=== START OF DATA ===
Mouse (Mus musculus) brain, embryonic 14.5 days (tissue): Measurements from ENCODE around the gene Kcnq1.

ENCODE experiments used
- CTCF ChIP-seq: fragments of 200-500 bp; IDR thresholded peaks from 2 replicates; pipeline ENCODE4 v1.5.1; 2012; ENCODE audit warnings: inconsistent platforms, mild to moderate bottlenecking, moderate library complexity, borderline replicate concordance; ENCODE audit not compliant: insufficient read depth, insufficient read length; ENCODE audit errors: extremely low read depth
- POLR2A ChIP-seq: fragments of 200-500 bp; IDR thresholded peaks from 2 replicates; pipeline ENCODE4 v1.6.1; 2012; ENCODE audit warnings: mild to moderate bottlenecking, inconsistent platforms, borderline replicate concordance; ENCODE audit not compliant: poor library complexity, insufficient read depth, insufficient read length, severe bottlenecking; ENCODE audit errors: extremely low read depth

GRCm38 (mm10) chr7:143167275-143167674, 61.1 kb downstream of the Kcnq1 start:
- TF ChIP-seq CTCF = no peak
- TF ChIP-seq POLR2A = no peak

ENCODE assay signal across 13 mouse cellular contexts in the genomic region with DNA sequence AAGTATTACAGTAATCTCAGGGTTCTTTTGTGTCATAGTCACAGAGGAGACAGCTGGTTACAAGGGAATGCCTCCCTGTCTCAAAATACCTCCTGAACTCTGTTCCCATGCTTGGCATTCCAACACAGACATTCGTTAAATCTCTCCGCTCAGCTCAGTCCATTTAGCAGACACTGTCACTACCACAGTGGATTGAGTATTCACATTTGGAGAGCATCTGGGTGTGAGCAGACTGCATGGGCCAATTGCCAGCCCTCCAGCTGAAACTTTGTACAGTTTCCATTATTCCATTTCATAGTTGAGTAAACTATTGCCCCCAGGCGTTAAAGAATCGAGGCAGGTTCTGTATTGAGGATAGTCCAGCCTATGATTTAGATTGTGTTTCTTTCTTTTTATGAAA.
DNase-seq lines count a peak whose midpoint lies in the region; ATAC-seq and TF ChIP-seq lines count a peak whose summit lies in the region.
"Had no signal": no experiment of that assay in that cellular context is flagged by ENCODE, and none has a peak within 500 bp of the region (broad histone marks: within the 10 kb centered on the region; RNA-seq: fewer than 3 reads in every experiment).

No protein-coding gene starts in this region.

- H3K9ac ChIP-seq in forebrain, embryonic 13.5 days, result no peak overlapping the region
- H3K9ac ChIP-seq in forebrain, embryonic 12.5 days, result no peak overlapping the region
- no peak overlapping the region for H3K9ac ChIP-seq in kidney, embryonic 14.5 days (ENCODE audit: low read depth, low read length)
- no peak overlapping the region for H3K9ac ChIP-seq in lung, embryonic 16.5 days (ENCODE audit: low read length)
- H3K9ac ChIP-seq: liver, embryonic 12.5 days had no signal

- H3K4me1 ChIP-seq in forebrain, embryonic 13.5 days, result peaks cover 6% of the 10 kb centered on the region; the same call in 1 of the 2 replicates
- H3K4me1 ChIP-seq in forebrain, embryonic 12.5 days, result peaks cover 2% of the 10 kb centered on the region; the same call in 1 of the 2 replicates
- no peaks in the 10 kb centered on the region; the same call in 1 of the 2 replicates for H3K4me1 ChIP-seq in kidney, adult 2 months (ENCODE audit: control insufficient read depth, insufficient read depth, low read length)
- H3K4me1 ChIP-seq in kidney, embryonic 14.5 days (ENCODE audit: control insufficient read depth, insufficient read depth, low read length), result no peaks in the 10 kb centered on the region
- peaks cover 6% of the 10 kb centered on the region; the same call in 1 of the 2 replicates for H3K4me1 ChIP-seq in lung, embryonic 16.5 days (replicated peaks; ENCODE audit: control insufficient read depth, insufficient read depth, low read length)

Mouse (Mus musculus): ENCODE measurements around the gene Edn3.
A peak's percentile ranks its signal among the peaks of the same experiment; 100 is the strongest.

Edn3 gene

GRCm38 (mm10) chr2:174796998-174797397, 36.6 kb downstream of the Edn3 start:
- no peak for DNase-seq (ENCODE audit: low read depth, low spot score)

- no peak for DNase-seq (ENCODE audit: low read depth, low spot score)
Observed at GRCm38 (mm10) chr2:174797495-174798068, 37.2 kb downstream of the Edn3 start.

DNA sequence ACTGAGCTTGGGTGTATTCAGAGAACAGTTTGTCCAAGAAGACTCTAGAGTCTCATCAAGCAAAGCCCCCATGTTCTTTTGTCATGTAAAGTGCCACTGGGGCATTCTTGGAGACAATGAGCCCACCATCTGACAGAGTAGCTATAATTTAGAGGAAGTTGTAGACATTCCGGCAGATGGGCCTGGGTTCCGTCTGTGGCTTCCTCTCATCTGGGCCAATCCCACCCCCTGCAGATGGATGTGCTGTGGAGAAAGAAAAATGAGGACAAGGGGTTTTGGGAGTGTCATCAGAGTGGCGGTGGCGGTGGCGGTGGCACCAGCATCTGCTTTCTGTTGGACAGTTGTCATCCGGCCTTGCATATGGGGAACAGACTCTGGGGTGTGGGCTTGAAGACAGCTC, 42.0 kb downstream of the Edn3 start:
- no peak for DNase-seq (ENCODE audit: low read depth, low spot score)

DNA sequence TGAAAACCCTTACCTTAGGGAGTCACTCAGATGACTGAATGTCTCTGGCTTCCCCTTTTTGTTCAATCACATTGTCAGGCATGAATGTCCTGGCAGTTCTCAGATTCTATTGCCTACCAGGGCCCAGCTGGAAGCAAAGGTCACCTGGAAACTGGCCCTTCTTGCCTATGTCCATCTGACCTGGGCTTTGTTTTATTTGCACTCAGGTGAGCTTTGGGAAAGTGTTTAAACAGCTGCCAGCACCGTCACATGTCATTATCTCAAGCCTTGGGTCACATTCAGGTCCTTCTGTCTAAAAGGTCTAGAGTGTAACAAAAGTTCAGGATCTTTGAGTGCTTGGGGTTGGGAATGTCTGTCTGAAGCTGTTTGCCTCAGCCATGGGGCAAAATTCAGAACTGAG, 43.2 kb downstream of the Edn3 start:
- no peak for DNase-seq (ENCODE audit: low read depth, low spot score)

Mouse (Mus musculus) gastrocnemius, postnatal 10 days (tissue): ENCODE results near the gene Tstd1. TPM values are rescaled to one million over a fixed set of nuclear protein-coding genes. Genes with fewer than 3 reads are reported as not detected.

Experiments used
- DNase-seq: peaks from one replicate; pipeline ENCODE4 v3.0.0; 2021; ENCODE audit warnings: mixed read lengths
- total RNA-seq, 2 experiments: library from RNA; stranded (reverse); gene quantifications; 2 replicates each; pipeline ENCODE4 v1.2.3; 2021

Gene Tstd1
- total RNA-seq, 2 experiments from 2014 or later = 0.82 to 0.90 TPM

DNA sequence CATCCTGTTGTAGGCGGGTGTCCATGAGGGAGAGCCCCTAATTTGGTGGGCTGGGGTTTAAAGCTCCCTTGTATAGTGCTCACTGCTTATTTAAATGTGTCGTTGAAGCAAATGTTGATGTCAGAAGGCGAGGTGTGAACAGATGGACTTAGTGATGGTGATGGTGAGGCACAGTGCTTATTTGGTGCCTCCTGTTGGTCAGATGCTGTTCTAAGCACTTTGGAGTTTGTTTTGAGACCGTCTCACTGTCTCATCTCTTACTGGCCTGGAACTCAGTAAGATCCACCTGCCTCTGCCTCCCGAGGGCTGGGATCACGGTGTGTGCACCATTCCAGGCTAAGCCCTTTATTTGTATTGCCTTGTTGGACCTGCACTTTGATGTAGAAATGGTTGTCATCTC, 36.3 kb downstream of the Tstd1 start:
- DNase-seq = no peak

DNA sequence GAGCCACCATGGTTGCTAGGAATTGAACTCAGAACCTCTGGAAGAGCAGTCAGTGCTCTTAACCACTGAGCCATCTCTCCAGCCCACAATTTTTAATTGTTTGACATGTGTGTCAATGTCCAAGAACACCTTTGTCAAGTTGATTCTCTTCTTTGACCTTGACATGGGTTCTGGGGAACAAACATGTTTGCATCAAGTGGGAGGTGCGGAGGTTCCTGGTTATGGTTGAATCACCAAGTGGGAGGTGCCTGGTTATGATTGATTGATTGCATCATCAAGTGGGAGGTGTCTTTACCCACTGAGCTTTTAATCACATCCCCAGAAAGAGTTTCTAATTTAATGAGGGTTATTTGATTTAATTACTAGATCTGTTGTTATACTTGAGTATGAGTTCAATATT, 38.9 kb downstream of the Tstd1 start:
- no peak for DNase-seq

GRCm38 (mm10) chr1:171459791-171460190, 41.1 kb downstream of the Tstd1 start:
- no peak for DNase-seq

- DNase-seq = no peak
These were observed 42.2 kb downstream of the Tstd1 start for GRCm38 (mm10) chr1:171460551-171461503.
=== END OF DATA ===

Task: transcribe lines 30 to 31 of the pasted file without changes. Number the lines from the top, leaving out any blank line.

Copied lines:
- no peak for DNase-seq (ENCODE audit: low read depth, low spot score)

DNA sequence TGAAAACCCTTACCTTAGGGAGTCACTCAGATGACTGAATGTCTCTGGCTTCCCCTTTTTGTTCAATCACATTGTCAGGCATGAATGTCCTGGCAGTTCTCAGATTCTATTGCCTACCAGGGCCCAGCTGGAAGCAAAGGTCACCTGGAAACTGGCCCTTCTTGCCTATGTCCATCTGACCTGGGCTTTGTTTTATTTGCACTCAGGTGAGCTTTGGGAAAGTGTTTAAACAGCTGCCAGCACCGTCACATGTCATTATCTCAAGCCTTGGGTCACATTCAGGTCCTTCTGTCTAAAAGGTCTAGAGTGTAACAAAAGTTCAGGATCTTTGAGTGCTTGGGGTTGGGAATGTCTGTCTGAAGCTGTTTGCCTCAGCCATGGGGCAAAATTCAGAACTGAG, 43.2 kb downstream of the Edn3 start: